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Report from Brussels

An amendment to the Telecoms Package which supports the principles established in the Bono report is back on the European Parliament agenda for the Telecoms Package trialogues.

This is Article 32(a) of the Universal Services Directive ( Amendment 166 to the Harbour report). The amendment sets out the principle that any sanctions on end users, and notably any restrictions on users rights to access content, applications and services, must be proportionate to the alleged ‘offence’ (full text below). It is an important amendment, given that elsewhere in the Universal Services Directive, there is language concerning restrictions on users access to content. And as long as the 'co-operation' amendment (Article 33 (2a) or Harbour report Amendment112) remains in, which would establish in the law a process for telecoms regulators to oversee joint programmes for copyright enforcement between ISPs and rights-holders,  it is an essential safeguard for users' rights.

It is my understanding that this amendment is now being considered among a list of political issues related to the Harbour report. The Parliament is to look at

whether the any of the principles that are established in Amendment 166 are also established in other parts of the Telecoms Package, including the Universal Services directive itself.

The Amendment was tabled by Eva-Britt Svenson of the Nordic Greens group in the European Parliament, and almost disappeared due to a mistake by the Tabling Services.  It was carried by a majority of the smaller groups  voting in favour.

The wording parallels that of the Fjellner-Rocard amendment to the Bono report in April last year, which established the European Parliament’s position against graduated response, and specifically against termination of internet access as a sanction.


Amendment 166
Proposal for a directive – amending actArticle 1 - point 19 b (new)Directive 2002/22/ECArticle 32 a (new)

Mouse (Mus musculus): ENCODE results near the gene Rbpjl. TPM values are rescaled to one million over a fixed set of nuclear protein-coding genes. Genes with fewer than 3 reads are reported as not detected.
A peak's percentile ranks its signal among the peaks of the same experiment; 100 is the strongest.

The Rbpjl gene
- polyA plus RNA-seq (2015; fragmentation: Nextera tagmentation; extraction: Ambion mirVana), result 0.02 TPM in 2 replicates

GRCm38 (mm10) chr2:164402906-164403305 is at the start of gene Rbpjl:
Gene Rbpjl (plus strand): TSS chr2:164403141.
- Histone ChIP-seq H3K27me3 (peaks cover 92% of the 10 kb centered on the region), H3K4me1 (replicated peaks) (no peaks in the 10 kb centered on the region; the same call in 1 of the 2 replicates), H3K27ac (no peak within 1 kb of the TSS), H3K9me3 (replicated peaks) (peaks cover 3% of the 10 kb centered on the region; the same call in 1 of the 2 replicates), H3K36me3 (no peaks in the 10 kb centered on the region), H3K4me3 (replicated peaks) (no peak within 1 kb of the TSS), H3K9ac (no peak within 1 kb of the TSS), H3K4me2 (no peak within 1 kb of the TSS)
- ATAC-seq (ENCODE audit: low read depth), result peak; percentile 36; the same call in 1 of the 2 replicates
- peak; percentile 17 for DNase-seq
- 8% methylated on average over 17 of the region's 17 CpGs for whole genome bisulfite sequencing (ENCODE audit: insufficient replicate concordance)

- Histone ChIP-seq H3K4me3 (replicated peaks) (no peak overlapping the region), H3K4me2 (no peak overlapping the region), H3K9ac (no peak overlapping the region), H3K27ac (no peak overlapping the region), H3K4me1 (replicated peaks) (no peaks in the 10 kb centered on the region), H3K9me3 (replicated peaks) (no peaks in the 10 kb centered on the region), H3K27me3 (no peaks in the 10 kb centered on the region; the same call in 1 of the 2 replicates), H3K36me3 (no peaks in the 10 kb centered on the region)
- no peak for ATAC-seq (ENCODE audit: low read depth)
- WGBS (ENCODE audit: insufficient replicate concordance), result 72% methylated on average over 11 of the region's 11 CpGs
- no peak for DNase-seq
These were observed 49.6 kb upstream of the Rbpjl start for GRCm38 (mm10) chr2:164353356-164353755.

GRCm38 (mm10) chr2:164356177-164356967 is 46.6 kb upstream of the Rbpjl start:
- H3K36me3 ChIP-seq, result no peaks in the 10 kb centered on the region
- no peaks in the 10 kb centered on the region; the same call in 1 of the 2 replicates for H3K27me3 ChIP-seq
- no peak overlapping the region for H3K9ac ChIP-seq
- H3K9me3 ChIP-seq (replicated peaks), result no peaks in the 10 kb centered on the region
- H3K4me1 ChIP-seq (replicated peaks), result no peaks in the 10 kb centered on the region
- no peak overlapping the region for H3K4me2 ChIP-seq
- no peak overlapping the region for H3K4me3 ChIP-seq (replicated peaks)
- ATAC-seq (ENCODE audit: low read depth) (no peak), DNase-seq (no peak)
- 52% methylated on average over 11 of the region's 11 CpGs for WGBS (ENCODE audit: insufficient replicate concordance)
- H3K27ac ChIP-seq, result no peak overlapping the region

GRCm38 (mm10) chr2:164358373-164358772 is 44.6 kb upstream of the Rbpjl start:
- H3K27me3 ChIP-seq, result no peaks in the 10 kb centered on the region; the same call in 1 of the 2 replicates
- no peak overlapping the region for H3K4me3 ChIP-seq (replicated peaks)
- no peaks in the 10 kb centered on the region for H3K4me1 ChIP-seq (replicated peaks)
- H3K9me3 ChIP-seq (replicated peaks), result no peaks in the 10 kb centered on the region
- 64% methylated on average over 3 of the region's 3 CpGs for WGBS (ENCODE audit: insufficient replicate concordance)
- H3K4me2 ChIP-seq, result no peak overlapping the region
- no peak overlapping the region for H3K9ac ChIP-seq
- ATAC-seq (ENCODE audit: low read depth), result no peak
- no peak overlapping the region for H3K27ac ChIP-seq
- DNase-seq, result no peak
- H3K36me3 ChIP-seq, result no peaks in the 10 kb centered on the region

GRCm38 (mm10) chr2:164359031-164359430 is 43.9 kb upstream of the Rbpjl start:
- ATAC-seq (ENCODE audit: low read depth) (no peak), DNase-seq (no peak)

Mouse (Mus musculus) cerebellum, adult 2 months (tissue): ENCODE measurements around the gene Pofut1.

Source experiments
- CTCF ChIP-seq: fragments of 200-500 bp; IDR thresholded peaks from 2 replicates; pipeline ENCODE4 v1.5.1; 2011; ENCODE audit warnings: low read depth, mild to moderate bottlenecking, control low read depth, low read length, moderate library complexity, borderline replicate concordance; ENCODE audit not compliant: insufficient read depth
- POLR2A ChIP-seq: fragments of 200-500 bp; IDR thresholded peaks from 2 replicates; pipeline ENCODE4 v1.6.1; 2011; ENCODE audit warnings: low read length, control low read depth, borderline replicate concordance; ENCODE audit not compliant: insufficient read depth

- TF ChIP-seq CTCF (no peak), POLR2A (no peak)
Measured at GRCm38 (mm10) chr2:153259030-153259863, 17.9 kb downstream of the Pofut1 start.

19b) The following Article 32a shall be added:
"Article 32a
Access to content, services and applications
Member States shall ensure that any restrictions to
users' rights to access content, services and
applications, if they are necessary, shall be
implemented by appropriate measures, in
accordance with the principles of proportionality,
effectiveness and dissuasiveness. These measures
shall not have the effect of hindering the
development of the information society, in
compliance with Directive 2000/31/EC, and shall not
conflict with citizens' fundamental rights, including
the right to privacy and the right to due process."

 

 

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Iptegrity.com is the website of Dr Monica Horten. I’ve been analysing analysing digital policy since 2008. Way back then, I identified how issues around rights can influence Internet policy, and that has been a thread throughout all of my research. I hold a PhD in EU Communications Policy from the University of Westminster (2010), and a Post-graduate diploma in marketing.   I’ve served as an independent expert on the Council of Europe  Committee on Internet Freedoms, and was involved in a capacity building project in Moldova, Georgia, and Ukraine. I am currently (from June 2022)  Policy Manager - Freedom of Expression, with the Open Rights Group. For more, see About Iptegrity

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